(A.K.A. - Goosefish, Anglerfish)
Key Distinguishing Markings:
- The species is easily recognized because of its large spiny head and wide mouth filled with fang-like teeth.
- Monkfish have very broad, depressed heads (head is as wide as the fish is long)
- They have enormous mouths with long, sharp teeth.
- Monkfish have a modified spine called an "esca."
- This spine is quite mobile and can be angled forward so it can dangle in front of the fish's mouth and be wiggled like bait to lure its prey.
- Monkfish grow rapidly with females reaching approximately 39 inches and living to 12 years of age.
- Males have not been found older than age 9, and their total lengths reach approximately 35 inches.
- Monkfish range from the Grand Banks and northern Gulf of St. Lawrence south to Cape Hatteras, North Carolina.
- They are occasional visitors to the lower Chesapeake Bay from late fall to early spring.
- Monkfish are marine bottom-dwelling fishes belonging to the family, Lophiidae.
Monkfish inhabit sand, mud, and broken shell bottoms from
inshore areas to
depths greater than 800 m (2,300 ft).
- Monkfish are voracious predators and feed on benthic fishes and other prey almost as big as themselves.
- Monkfish reach maturity between ages 3 and 4, and spawning can take place from spring through early fall depending on latitude.
- Females lay a non-adhesive, buoyant gelatinous egg mass that floats as a broad raft on the water's surface.
- Larvae and juveniles are pelagic and remain in this stage for several months before they settle to the bottom at a size of about 3 inches.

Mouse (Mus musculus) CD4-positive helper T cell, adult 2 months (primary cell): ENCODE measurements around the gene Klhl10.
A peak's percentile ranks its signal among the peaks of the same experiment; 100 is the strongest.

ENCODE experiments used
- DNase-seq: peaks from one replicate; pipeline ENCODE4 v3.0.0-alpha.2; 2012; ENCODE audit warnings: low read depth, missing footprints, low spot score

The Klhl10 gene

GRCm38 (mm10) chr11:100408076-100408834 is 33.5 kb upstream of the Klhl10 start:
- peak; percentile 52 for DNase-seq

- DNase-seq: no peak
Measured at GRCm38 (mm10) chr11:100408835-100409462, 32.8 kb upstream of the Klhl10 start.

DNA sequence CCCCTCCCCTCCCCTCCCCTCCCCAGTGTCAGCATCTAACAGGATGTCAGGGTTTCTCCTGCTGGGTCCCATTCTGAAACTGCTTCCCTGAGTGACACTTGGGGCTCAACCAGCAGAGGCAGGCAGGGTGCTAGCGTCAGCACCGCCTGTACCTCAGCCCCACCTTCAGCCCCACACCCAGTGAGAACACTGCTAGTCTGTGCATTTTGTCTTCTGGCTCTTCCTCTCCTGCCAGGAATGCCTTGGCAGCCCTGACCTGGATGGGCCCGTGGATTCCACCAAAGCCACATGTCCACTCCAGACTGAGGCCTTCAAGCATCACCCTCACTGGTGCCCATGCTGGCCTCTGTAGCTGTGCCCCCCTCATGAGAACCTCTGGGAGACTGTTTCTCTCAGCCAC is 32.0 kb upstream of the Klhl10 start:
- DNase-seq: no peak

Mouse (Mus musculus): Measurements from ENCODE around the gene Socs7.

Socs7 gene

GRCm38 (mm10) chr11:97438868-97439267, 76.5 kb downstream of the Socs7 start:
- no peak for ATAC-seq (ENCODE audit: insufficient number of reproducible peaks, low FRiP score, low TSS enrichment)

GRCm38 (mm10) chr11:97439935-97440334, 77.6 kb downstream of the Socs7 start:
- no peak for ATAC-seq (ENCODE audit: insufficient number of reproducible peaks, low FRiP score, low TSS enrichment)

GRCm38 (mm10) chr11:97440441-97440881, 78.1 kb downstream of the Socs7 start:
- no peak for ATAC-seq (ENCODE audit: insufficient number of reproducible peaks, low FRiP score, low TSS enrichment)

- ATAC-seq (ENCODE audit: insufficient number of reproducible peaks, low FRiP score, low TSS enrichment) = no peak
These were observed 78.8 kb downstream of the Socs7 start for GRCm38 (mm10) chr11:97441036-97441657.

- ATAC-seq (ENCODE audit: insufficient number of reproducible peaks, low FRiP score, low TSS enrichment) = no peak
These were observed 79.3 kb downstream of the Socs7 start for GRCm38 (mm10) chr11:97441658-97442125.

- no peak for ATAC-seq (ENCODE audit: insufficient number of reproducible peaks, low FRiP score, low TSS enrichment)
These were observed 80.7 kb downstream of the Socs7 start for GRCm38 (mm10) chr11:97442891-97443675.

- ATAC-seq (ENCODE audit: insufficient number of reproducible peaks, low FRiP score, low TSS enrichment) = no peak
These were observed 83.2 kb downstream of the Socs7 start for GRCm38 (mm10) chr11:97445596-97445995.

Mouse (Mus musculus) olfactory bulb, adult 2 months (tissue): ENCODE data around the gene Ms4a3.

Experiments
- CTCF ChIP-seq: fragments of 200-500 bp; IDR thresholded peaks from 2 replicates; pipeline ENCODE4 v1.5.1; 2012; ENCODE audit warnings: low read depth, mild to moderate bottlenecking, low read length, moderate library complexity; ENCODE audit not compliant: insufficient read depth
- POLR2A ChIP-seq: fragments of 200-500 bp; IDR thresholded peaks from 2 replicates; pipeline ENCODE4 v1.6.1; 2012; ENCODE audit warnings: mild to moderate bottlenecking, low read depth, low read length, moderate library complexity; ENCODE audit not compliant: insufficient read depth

- Although the recreational fishery for monkfish is insignificant and not well documented for Atlantic coast states, both New York and Massachusetts have size limits on recreational catches of monkfish.
- In the Atlantic Ocean off Maryland, monkfish are found in waters from 3 to 200 miles offshore, thus making them outside the jurisdictional limits of the state. However, to meet the need of conservation, a regulation was enacted stating: An individual may not catch or land monkfish (Lophius americanus) for commercial purposes when the Regional Administrator for National Marine Fisheries Service determines that the quota has been attained and closes the fishery as permitted in accordance with 50 CFR 648."
- They are sometimes caught by recreational fishermen when fishing for other bottom fish species like sea bass.
- Monkfish have been reported to eat prey nearly one-half their size, as well as capture waterbirds at the surface.
- Monkfish are sometimes known as "allmouth" since the fish is mostly head and the head is mostly mouth.
- Their livers are prized for food value and are harvested from the fish and sold when caught commercially. The meat is firm and similar in texture to lobster tail so they are often called poor man's lobster, and are an essential ingredient in French cooking of fish broth.
Class: Actinopterygii (ray-finned fishes)
For more information on monkfish their management, please contact Steve Doctor.
Illustration courtesy of NOAA